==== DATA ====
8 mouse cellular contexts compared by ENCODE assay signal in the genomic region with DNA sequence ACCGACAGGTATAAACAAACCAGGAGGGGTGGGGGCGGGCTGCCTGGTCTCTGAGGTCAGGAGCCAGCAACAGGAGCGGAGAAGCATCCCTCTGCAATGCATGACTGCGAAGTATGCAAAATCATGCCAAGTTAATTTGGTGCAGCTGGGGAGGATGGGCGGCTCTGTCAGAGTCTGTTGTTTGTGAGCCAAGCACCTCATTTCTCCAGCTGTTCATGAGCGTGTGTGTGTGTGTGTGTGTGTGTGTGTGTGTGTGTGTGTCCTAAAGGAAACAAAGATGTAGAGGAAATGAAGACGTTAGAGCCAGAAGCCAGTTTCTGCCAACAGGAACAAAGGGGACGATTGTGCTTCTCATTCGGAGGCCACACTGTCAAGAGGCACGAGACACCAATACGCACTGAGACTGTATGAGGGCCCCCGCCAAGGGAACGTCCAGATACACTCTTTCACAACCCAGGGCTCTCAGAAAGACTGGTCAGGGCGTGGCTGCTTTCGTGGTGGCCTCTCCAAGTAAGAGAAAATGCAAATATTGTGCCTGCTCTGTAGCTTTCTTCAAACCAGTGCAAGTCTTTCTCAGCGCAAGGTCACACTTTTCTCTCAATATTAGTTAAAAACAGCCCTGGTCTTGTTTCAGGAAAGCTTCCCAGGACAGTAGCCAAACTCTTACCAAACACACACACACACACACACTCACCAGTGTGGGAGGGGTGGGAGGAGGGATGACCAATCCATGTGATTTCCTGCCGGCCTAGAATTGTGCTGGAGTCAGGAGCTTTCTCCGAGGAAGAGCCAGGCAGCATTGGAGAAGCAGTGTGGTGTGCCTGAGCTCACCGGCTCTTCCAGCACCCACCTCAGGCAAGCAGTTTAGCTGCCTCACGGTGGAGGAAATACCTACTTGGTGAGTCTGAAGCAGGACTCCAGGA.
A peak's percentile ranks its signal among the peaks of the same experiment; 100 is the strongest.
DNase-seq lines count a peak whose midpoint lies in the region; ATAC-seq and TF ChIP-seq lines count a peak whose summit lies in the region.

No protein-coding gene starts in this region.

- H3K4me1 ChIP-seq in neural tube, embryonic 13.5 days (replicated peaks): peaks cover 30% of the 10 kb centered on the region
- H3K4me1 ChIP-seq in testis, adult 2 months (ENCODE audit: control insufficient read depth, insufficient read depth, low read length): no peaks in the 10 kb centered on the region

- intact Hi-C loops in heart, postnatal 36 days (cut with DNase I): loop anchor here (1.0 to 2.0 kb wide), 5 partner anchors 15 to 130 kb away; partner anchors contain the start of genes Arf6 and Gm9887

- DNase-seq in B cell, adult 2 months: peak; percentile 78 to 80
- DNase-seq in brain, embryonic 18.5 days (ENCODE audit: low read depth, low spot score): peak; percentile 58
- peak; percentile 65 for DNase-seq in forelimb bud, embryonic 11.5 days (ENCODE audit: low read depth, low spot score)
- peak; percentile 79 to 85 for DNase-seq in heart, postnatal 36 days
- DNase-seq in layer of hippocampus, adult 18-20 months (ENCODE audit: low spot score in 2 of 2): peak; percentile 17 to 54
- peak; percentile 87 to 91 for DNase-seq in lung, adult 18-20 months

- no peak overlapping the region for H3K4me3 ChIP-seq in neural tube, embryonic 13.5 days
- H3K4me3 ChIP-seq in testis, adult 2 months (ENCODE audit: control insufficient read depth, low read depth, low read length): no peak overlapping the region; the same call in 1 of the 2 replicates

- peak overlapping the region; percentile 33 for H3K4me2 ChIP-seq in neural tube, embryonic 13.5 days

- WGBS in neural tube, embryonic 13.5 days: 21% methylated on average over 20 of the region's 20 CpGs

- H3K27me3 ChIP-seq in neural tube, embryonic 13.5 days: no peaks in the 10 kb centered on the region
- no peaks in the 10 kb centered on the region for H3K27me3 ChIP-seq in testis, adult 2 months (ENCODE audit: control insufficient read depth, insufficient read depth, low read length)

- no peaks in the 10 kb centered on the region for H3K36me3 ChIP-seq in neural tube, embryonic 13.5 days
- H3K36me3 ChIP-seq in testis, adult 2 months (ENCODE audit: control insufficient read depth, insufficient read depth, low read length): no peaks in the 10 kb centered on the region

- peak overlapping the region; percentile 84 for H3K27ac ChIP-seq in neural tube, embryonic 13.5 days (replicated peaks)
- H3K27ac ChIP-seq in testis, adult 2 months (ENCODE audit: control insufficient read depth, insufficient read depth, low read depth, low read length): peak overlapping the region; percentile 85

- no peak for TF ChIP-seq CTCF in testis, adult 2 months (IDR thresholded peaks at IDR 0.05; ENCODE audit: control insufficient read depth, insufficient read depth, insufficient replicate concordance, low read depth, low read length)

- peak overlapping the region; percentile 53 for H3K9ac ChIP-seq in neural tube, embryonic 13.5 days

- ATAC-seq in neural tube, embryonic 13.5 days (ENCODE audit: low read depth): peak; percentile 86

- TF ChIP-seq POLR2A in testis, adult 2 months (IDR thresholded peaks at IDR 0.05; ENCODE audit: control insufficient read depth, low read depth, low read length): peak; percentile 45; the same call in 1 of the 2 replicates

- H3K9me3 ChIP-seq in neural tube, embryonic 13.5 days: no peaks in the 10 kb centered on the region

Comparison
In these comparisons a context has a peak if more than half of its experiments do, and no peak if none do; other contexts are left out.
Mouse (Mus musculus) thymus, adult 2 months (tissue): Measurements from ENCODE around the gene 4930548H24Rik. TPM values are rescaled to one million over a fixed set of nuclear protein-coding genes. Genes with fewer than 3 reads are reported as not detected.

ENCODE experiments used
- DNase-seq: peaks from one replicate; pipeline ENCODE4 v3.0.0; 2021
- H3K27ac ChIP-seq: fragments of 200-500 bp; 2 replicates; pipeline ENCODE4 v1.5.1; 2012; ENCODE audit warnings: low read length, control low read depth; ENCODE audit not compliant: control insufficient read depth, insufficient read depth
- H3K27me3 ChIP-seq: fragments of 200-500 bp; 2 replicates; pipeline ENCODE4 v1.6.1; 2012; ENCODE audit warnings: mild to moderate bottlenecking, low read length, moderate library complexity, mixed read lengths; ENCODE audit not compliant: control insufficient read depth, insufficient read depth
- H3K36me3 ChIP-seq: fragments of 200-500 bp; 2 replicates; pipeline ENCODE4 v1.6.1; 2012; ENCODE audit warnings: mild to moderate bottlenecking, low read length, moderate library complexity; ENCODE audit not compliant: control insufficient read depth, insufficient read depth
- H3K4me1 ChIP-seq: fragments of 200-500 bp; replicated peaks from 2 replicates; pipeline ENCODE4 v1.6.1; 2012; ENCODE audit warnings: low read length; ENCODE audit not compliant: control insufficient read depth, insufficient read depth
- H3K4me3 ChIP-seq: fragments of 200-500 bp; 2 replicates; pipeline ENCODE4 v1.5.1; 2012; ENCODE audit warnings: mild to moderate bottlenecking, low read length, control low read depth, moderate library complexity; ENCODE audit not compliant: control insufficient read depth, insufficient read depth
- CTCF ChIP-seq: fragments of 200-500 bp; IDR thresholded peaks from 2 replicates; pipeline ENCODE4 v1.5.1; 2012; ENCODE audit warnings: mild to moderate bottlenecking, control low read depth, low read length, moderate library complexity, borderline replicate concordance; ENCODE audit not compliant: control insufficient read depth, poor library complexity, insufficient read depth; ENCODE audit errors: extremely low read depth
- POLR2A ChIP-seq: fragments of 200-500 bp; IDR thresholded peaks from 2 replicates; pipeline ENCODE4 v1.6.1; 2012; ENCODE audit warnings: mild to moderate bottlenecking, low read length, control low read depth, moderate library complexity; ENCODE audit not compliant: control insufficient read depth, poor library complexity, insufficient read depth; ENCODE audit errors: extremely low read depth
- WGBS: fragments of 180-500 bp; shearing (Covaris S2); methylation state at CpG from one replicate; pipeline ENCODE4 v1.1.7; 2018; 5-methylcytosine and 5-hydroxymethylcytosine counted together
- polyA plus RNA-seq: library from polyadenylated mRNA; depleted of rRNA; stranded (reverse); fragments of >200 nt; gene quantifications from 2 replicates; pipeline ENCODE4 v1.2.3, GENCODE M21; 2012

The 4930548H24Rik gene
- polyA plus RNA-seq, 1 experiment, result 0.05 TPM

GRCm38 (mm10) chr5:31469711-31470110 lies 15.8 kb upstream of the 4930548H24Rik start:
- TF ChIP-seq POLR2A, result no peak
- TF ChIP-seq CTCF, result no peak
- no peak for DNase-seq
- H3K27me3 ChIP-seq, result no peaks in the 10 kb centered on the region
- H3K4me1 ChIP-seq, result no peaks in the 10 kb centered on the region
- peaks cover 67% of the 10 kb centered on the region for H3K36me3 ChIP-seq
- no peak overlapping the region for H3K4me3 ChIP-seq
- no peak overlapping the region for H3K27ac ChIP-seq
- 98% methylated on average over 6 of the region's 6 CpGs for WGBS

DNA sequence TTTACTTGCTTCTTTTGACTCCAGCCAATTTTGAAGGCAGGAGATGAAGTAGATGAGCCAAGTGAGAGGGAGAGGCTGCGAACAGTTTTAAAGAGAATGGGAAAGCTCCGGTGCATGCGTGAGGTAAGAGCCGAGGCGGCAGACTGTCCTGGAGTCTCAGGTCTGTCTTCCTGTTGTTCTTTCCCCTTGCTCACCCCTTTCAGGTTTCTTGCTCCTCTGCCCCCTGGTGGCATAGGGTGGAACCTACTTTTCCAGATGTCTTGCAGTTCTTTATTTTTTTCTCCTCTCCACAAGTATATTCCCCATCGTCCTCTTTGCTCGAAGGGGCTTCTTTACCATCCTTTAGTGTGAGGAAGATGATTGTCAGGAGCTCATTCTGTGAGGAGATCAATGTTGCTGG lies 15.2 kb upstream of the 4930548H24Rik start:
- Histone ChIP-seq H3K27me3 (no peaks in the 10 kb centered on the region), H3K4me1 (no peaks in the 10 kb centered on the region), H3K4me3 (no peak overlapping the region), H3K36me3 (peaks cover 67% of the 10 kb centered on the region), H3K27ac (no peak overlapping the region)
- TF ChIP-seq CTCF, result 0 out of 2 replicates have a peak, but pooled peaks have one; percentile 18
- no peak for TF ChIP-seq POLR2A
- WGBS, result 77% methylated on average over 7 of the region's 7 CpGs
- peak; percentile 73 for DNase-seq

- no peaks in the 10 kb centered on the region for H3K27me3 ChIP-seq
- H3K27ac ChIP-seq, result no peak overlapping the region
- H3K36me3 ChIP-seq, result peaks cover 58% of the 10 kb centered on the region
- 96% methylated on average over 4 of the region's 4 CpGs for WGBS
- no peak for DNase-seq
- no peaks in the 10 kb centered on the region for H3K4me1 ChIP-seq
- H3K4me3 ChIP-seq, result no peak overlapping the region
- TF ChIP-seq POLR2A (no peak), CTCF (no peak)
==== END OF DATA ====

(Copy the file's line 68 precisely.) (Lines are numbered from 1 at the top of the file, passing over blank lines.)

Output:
- TF ChIP-seq POLR2A (no peak), CTCF (no peak)